Boston Marathon bomber: Supreme Court agrees to consider reinstating death sentence for Dzhokhar Tsarnaev

Circuit Court of Appeals removed sentencing in 2020 over concerns with jury selection process

Dzhokhar Tsarnaev is convicted Boston Marathon bomber

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The US Supreme Court has agreed to consider reinstating the death sentence for Boston marathon bomber Dzhokhar Tsarnaev after it was dismissed last year.

On Monday, the court Supreme Court agreed to hear an appeal that was filed by the Trump administration last year to look again at the decision to take away the death penalty for Tsarnaev, acting as a review of the 1st US Circuit Court of Appeals ruling last year that his trial was tainted.

Tsarnaev, 27, was sentenced to death in 2015 after he was convicted of 30 charges relating to the bombing in 2013 that killed three people, but the verdict was overturned by the court in July 2020 over concerns with the jury selection process.

At the time, the three-judge panel on the court explained the decision by claiming that the judge in Tsarnaev’s 2015 trial did not properly vet members of the jury over what they already knew about the highly publicised case.

Following the decision, the US Justice Department asked the Supreme Court to review the sentencing in October 2020, writing in its petition that Tsarnaev’s case is “one of the most important terrorism prosecutions in our nation’s history.”

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The department claimed that the appeals court should not have ruled that Tsarnaev needed a new trial to determine whether he should receive the death penalty.

In the petition, acting solicitor general Jeffrey Wall alongside other lawyers told the Supreme Court: “Given the profound stakes ... the First Circuit should not have the last word.”

They added that the Supreme Court should “put this landmark case back on track toward its just conclusion”.

Prosecutors asked the court to hear the case by June 2021, when the current term ends, “to avoid further delay in this long-running and critically important prosecution.”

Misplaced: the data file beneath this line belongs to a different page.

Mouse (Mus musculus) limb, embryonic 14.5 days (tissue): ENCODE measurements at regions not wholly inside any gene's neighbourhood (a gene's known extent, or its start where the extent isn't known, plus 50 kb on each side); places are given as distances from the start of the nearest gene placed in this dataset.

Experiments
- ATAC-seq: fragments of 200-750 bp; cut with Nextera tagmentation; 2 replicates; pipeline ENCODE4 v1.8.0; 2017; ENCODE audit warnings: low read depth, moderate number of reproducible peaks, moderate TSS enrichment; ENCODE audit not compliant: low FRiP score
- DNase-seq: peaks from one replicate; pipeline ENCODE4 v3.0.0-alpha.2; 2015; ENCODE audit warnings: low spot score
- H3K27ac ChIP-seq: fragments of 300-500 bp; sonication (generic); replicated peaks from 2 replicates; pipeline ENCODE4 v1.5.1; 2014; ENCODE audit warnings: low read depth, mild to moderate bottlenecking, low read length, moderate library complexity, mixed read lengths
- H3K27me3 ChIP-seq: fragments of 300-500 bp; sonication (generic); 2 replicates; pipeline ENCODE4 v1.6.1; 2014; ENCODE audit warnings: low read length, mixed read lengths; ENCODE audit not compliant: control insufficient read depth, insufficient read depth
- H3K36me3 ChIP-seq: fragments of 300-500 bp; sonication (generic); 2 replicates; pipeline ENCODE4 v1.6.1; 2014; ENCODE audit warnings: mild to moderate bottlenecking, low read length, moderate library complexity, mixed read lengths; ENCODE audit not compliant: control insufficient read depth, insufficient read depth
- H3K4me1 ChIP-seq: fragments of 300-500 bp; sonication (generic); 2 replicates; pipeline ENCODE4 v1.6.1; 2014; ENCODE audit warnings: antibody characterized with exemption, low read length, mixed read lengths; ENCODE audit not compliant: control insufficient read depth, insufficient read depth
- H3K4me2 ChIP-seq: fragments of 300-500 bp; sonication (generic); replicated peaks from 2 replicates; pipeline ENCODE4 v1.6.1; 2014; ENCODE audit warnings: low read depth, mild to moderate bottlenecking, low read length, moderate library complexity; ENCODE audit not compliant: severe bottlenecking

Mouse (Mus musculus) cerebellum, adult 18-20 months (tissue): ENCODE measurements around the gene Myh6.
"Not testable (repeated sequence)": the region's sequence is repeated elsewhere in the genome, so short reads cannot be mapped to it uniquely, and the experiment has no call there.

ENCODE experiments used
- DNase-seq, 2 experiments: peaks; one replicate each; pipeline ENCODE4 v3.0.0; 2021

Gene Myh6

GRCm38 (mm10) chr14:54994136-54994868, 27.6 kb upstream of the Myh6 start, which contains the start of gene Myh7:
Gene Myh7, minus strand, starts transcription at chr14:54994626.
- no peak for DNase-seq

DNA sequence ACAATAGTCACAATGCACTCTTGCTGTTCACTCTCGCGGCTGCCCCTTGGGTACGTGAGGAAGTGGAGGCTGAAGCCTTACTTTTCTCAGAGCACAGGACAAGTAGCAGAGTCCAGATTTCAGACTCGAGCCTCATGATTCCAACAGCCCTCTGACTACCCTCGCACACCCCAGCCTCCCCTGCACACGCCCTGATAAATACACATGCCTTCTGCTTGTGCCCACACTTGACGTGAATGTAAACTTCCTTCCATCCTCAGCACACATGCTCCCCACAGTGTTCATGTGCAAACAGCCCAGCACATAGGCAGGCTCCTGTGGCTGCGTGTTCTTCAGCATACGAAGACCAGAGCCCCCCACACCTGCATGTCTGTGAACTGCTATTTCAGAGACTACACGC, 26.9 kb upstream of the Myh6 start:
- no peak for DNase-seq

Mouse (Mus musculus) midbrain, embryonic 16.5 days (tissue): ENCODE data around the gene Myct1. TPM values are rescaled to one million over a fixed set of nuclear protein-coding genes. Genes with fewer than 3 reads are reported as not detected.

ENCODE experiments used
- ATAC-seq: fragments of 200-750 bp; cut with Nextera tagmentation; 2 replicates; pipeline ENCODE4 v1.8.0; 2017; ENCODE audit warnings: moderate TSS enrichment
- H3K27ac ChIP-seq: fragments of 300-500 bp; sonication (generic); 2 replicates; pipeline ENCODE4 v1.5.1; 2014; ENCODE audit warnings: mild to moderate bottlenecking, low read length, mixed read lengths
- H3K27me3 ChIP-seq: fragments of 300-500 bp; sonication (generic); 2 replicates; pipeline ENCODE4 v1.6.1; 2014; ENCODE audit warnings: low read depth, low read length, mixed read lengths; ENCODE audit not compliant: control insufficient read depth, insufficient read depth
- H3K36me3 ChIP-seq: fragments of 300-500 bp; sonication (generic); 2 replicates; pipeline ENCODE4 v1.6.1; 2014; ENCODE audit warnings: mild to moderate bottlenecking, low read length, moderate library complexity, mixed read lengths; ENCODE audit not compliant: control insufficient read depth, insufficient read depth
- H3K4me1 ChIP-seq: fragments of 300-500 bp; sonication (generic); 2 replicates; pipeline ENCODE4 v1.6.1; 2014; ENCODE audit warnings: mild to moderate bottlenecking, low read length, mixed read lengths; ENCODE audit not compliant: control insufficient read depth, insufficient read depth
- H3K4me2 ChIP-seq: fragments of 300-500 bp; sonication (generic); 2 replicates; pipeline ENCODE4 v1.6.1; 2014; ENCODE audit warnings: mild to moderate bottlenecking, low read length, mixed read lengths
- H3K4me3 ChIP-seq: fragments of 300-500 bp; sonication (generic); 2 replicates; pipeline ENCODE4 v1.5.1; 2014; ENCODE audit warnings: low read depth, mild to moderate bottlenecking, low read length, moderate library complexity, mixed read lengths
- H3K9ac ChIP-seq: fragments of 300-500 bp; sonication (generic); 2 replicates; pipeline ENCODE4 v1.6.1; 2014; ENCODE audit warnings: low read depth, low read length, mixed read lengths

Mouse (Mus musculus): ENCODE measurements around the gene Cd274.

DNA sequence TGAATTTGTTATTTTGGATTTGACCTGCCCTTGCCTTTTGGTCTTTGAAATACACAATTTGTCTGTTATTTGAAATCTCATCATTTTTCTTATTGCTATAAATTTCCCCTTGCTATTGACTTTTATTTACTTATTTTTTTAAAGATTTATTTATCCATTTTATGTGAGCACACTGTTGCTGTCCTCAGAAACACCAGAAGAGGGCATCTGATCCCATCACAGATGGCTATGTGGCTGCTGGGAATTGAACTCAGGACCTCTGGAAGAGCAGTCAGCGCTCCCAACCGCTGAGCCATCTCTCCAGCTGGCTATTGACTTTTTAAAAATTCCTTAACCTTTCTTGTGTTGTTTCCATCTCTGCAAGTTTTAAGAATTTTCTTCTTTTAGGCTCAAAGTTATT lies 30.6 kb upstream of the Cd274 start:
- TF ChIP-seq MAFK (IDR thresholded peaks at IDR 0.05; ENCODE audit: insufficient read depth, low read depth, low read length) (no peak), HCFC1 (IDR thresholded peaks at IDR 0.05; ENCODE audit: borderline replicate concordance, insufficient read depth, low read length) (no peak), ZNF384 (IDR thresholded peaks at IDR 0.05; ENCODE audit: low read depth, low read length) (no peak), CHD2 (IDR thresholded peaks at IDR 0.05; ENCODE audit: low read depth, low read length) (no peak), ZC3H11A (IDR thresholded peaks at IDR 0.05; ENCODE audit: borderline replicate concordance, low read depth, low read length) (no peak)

The Associated Press reported at the time that if the Supreme Court justices refused to hear the case, then the prosecutors could have stopped pursuing capital punishment for Tsarnaev and instead agreed to life in prison.

The 27-year-old’s brother, Tamerlan Tsarnaev, 26, died following a gunfight with police shortly after the bombing, while he was arrested by police and subsequently convicted of the 30 charges against him.

The charges included using and conspiring to use a weapon of mass destruction resulting in death and malicious destruction of properties resulting in death. All but a few of the 30 charges were upheld in appeals court.

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Defence attorney David Patton previously called the decision to overturn the death penalty as “straightforward and fair” and added that the prosecutors need to decide “whether to put the victims and Boston through a second trial, or to allow closure to this terrible tragedy by permitting a sentence of life without the possibility of release”.

In August 2020, then US attorney general William Barr told the AP that the department would continue to “pursue the death penalty,” adding: “We will do whatever´s necessary.”

President Joe Biden has vowed to seek an end to the death penalty, raising questions about how his team will handle the previous administration’s appeal. The Independent has contact the White House and Department of Justice for comment on the decision.

The AP reported that Tsarnaev’s case will not be heard until an unspecified date later in the year.

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